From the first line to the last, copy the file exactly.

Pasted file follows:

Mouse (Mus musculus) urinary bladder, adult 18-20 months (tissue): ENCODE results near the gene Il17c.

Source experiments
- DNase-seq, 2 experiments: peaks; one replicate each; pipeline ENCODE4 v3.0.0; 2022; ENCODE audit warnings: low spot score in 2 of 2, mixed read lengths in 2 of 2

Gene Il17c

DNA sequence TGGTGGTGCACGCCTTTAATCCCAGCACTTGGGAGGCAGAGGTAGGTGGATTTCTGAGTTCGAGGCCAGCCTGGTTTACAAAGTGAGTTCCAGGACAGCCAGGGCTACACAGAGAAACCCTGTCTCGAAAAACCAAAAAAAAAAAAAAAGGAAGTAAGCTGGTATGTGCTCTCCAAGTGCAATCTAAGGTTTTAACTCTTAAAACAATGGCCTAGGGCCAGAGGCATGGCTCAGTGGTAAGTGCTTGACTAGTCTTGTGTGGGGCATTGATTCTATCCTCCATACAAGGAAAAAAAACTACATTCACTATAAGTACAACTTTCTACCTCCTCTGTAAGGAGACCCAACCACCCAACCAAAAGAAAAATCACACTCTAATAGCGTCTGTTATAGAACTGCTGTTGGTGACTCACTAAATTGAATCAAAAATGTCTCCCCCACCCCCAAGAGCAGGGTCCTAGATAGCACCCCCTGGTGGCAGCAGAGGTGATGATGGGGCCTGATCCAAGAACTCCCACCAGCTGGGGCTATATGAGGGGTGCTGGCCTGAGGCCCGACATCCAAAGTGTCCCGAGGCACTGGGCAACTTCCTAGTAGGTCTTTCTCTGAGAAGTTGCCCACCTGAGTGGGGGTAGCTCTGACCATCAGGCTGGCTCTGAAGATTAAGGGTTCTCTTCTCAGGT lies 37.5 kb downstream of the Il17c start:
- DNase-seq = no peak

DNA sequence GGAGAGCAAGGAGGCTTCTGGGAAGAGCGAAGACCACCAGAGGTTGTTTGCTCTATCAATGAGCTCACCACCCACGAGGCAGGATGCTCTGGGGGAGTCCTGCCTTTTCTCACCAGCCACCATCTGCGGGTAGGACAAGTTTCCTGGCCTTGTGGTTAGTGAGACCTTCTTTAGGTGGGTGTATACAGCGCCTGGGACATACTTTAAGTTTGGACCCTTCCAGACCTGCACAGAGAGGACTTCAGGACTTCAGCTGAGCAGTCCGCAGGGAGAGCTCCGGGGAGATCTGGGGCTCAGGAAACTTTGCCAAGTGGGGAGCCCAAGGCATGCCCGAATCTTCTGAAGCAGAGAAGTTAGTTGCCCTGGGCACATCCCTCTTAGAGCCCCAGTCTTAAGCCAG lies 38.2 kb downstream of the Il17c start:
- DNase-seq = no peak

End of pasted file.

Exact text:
Mouse (Mus musculus) urinary bladder, adult 18-20 months (tissue): ENCODE results near the gene Il17c.

Source experiments
- DNase-seq, 2 experiments: peaks; one replicate each; pipeline ENCODE4 v3.0.0; 2022; ENCODE audit warnings: low spot score in 2 of 2, mixed read lengths in 2 of 2

Gene Il17c

DNA sequence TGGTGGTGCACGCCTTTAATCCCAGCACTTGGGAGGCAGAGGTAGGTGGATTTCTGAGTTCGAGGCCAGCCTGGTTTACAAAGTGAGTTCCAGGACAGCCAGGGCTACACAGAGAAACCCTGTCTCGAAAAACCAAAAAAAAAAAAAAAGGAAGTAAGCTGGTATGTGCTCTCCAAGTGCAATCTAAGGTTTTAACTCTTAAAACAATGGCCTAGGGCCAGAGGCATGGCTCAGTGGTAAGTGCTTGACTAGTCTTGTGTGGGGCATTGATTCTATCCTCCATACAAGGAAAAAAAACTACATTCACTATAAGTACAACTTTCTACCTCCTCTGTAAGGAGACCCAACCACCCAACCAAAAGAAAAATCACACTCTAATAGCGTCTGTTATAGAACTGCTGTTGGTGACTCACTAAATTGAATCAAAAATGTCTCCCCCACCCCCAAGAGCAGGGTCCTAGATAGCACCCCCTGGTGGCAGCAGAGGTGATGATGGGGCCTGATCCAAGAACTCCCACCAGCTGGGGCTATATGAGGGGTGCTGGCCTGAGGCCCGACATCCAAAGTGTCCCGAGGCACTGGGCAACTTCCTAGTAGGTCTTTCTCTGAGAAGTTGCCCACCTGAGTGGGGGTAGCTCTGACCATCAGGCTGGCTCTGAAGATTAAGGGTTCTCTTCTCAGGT lies 37.5 kb downstream of the Il17c start:
- DNase-seq = no peak

DNA sequence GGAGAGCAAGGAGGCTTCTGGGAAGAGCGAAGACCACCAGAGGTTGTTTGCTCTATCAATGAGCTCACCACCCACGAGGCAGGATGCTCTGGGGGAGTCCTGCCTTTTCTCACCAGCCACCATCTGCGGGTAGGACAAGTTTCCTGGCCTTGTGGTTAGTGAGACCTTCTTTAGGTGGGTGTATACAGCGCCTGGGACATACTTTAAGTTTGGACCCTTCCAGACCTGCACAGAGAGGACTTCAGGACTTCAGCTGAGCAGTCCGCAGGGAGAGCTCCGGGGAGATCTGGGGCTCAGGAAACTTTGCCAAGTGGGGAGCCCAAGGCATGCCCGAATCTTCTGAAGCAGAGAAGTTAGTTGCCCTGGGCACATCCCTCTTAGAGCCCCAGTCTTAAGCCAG lies 38.2 kb downstream of the Il17c start:
- DNase-seq = no peak